Neomi Rao Heads Into Judicial Confirmation Hearing Battling Progressive Smears

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Amber Athey Podcast Columnist
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Neomi Rao, President Donald Trump’s pick for a seat on the DC Circuit, will likely face a tough confirmation battle from Democrats on the Senate Judiciary Committee on Tuesday.

Rao currently serves as the administrator of the Office of Information and Regulatory Affairs (OIRA) and was a former clerk for Justice Clarence Thomas. She is a staunch conservative and was reportedly instrumental in getting George Mason University to rename their law school after the late Justice Antonin Scalia. (RELATED: Trump Taps Indian Daughter Of Immigrants To Succeed Kavanaugh On DC Circuit)

Rao is slated to replace Supreme Court Justice Brett Kavanaugh on the Court of Appeals for the DC Circuit, but her conservative background already has her swimming against coordinated attacks from left-wing judicial advocacy groups.

The left-wing Alliance for Justice shopped opposition research on Rao to BuzzFeed News in mid-January. BuzzFeed reported that Rao had written “inflammatory” opinion articles while she was in college over two decades ago.

Some of Rao’s writings focused on sexual assault and date rape, and the Yale University student suggested that women could do their own part to prevent such attacks by drinking alcohol responsibly.

In 1994, Rao wrote that while a drunk man who rapes a woman should be prosecuted, “a good way to avoid a potential date rape is to stay reasonably sober” and that “implying that a drunk woman has no control of her actions, but that a drunk man does strips women of all moral responsibility.”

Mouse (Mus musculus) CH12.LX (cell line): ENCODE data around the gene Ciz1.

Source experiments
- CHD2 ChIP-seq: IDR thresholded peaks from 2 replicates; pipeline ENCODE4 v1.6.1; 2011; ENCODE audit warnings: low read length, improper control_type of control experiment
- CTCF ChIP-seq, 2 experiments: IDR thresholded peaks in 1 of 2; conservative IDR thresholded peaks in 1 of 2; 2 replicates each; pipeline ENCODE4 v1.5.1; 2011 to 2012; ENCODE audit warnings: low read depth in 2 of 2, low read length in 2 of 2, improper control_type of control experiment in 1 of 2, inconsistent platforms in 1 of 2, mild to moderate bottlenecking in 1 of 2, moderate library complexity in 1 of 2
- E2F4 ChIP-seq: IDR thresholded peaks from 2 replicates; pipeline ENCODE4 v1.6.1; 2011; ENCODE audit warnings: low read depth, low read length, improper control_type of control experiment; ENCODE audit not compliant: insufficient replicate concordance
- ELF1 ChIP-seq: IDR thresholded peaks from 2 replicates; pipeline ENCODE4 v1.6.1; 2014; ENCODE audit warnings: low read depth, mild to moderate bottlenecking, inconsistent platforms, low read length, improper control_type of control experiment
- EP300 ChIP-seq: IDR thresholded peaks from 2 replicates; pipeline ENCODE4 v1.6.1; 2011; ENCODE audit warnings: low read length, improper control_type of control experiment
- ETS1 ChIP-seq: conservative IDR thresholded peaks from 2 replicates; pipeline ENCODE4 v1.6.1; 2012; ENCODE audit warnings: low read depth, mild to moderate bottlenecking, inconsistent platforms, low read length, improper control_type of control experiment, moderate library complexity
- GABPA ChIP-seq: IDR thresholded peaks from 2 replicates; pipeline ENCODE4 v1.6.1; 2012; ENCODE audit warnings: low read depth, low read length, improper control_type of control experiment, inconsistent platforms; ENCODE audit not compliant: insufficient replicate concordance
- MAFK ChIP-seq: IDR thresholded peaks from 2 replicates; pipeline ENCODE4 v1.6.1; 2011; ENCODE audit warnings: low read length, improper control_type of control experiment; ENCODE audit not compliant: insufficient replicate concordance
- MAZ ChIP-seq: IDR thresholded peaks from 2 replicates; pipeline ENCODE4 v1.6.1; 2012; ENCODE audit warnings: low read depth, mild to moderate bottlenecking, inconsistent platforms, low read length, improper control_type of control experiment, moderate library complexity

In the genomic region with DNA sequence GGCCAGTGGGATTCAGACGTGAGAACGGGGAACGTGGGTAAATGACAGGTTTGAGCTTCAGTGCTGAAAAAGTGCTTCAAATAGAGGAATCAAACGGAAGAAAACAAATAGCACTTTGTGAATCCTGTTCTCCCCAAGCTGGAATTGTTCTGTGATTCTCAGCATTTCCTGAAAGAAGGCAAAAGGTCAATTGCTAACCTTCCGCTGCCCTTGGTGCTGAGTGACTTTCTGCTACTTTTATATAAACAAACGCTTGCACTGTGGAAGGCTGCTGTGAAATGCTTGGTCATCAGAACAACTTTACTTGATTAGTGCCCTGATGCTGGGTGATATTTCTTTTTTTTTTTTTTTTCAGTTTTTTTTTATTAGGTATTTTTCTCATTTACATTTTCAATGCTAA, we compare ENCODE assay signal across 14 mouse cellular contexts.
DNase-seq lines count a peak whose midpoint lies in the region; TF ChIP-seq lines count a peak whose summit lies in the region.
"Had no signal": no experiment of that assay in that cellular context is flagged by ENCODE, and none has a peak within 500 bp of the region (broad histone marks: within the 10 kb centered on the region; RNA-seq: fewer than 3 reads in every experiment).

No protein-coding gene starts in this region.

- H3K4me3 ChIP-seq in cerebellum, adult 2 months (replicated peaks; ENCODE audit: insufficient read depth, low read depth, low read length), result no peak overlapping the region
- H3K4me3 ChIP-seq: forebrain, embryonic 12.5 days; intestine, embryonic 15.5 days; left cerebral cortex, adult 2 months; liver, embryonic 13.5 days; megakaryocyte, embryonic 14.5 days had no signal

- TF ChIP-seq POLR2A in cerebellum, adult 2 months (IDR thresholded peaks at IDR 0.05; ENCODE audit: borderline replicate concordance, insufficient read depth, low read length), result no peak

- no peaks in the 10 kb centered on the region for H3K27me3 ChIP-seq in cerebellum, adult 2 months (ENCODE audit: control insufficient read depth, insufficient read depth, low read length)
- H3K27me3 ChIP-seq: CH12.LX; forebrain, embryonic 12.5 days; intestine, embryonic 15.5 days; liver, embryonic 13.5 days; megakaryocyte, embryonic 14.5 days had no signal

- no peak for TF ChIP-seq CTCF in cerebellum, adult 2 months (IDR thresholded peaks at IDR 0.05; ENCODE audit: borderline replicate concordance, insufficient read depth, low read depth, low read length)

The Alliance for Justice called those comments “hostile to sexual assault survivors,” despite similar arguments made by feminist and liberal women in recent years.

Emily Yoffe wrote the following in Slate in 2013:

“Let’s be totally clear: Perpetrators are the ones responsible for committing their crimes, and they should be brought to justice. But we are failing to let women know that when they render themselves defenseless, terrible things can be done to them. Young women are getting a distorted message that their right to match men drink for drink is a feminist issue. The real feminist message should be that when you lose the ability to be responsible for yourself, you drastically increase the chances that you will attract the kinds of people who, shall we say, don’t have your best interest at heart. That’s not blaming the victim; that’s trying to prevent more victims.”

University of Virginia professor Anne Couglin wrote in The New York Times the same year that “I often have found myself wanting to point out to young women that if they get blind drunk they run a very serious risk of being raped.”

Ruth Marcus stated in The Washington Post, “The best step that young women can take to protect themselves is to stop drinking to excess.”

The Alliance for Justice also took issue with Rao’s opposition to affirmative action, which she called an “anointed dragon of liberal excess.” BuzzFeed’s article did not mention in its article that Rao is Indian-American.

A top official with People for the American Way similarly alleged in a Jan. 31 letter to the Senate Judiciary Committee that Rao has “inflammatory statements and writings on a wide variety of civil rights and other issues.”

According to reporting by Politico, Democrats and the left-wing groups are going even harder offensively against Rao because they are concerned she could be a future pick for the Supreme Court.

“It’s not in the interest of people trying to get her confirmed to cast her as a future Supreme Court contender, but that is how she will be treated by the Democrats,” a Republican familiar with Rao’s confirmation process told Politico.

“Regardless of whether conservatives are floating her as a potential Supreme Court nominee, she was always going to be controversial and get a lot of scrutiny,” a Senate Democratic aide said.

While liberals seek to paint Rao as a radical right-winger unfit for the bench, the American Bar Association on Monday rated her “well qualified.”

“A majority of the Standing Committee is of the opinion that Ms. Rao is ‘Well Qualified,’ and a minority determined that she is ‘Qualified,'” the ABA said in a statement.

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